Authors: Angelique Van Ombergen; Floris L. Wuyts; Ben Jeurissen; Jan Sijbers; Floris Vanhevel; Steven Jillings; Paul M. Parizel; Stefan Sunaert; Paul H. Van de Heyning; Vincent Dousset; Steven Laureys; Athena Demertzi. —
Spaceflight severely impacts the human body. However, little is known about how gravity and gravitational alterations affect the human brain. Here, we aimed at measuring the effects of acute exposure to gravity transitions. We exposed 28 naïve participants to repetitive alterations between normal, hyper- and microgravity induced by a parabolic flight (PF) and measured functional MRI connectivity changes. Scans were acquired before and after the PF. To mitigate motion sickness, PF participants received scopolamine prior to PF. To account for the scopolamine effects, 12 non-PF controls were scanned prior to and after scopolamine injection. Changes in functional connectivity were explored with the Intrinsic Connectivity Contrast (ICC). Seed-based analysis on the regions exhibiting localized changes was subsequently performed to understand the networks associated with the identified nodes. We found that the PF group was characterized by lower ICC scores in the right temporo-parietal junction (rTPJ), an area involved in multisensory integration and spatial tasks. The encompassed network revealed PF-related decreases in within- and inter-hemispheric anticorrelations between the rTPJ and the supramarginal gyri, indicating both altered vestibular and self-related functions. Our findings shed light on how the brain copes with gravity transitions, on gravity internalization and are relevant for the understanding of bodily self-consciousness.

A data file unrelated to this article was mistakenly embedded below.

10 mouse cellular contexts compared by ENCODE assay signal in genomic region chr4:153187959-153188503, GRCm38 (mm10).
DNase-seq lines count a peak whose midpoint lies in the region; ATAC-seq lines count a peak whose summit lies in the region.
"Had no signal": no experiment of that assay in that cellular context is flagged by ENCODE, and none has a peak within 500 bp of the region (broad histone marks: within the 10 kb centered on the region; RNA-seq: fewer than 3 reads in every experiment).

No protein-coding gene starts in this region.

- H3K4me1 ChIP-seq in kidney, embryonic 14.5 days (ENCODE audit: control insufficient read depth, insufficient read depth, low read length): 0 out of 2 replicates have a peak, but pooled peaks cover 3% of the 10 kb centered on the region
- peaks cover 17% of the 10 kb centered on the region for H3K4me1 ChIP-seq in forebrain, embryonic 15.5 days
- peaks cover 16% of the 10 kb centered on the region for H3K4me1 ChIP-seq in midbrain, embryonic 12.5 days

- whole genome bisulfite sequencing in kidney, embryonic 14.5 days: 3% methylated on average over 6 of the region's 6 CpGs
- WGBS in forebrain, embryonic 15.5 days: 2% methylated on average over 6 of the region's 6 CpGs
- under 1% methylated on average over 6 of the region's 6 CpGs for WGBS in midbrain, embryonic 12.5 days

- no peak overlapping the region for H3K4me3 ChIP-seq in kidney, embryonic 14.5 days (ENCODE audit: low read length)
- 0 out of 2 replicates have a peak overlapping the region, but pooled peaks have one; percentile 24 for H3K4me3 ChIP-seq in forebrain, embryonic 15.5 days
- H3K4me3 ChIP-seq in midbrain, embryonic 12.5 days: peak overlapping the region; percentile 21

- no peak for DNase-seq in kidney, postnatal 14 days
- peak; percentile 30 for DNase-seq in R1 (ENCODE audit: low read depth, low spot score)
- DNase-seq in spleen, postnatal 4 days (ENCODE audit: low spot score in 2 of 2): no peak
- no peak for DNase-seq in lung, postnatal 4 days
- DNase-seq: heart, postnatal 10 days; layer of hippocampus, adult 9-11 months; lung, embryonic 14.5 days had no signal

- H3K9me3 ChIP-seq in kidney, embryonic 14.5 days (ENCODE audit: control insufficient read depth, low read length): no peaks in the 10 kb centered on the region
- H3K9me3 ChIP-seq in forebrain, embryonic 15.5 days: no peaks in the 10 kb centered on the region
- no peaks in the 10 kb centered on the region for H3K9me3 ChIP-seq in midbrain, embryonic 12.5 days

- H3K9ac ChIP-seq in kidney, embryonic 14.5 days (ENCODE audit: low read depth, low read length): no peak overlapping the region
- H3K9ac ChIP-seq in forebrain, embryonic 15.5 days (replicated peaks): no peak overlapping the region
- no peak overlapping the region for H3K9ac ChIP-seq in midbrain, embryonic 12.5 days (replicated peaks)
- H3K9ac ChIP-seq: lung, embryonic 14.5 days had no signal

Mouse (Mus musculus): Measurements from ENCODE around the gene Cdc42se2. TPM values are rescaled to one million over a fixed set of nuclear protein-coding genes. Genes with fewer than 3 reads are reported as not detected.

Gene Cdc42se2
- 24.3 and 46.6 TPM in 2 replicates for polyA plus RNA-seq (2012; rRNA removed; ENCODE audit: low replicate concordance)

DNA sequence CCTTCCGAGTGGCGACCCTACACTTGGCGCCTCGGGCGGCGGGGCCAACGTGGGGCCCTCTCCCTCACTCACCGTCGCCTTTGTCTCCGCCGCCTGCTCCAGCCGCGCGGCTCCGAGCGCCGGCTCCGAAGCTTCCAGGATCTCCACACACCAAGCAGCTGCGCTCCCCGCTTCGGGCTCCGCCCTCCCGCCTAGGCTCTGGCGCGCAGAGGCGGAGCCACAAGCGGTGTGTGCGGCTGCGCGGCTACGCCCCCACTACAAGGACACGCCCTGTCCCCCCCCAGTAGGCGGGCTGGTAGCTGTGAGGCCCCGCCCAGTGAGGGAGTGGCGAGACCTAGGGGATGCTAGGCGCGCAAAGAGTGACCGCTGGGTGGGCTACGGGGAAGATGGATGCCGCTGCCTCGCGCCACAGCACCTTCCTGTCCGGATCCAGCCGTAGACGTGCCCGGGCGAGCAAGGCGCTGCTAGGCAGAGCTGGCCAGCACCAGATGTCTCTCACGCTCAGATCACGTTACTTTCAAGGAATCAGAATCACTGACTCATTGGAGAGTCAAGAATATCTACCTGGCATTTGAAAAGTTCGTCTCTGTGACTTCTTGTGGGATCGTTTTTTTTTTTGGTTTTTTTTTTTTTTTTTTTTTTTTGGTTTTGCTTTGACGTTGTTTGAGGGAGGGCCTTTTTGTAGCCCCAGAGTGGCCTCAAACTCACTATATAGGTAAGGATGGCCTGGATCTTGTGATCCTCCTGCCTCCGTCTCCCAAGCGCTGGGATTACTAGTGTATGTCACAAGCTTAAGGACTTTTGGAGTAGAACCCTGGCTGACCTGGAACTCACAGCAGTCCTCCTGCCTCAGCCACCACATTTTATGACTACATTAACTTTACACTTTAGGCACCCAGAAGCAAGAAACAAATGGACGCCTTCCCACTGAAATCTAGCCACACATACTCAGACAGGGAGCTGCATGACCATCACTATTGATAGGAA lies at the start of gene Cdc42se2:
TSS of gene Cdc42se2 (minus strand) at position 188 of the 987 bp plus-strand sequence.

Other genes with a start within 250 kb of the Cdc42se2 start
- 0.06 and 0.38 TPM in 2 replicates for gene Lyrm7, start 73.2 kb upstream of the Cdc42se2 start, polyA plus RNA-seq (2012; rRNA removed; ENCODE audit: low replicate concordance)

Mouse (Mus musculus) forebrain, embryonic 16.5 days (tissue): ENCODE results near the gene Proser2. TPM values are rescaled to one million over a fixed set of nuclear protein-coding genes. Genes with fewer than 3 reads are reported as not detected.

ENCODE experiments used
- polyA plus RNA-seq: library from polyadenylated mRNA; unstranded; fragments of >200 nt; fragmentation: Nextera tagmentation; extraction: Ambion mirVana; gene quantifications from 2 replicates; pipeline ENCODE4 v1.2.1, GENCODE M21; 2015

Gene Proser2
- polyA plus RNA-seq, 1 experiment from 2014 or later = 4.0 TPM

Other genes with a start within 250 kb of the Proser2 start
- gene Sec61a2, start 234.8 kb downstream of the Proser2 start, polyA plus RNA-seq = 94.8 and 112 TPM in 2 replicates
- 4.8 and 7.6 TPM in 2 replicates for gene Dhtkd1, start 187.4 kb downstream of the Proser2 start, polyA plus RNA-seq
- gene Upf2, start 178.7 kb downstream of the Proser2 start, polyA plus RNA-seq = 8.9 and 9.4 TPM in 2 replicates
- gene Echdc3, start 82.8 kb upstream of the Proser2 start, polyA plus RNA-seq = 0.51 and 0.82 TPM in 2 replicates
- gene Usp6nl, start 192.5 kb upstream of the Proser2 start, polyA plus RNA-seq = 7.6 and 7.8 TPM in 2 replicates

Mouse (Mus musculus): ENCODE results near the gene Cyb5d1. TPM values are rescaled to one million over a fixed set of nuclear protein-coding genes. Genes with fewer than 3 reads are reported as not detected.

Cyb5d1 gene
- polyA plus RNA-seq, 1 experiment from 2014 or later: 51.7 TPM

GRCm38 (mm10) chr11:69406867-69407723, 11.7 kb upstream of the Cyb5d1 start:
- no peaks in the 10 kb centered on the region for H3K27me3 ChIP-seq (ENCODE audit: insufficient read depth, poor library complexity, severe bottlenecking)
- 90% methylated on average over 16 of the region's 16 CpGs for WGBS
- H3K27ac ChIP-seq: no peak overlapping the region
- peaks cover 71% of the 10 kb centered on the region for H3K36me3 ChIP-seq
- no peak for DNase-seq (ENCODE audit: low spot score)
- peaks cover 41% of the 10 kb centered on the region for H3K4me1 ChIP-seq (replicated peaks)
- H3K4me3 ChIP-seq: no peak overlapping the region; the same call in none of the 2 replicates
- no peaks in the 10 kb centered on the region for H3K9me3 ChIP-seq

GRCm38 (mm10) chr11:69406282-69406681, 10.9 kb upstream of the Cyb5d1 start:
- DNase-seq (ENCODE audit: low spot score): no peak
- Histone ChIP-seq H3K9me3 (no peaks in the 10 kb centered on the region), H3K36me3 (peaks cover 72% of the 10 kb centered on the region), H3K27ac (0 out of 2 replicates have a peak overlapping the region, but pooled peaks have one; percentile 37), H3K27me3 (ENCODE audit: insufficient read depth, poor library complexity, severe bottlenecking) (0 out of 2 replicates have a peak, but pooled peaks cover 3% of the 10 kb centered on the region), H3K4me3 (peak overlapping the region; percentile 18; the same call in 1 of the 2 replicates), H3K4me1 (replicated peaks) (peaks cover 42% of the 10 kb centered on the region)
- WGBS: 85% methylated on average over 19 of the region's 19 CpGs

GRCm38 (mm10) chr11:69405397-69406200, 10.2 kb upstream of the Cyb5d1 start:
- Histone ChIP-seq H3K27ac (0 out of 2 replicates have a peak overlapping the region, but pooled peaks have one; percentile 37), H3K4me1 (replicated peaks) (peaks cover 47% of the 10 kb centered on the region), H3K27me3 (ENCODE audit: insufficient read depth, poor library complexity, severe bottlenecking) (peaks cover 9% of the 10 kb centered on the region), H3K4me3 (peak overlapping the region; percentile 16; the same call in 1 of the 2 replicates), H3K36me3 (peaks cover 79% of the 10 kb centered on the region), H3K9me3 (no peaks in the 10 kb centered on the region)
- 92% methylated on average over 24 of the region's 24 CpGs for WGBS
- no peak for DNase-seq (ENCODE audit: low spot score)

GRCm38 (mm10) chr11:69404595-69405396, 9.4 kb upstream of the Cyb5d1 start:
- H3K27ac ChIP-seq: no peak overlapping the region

Link to publication here.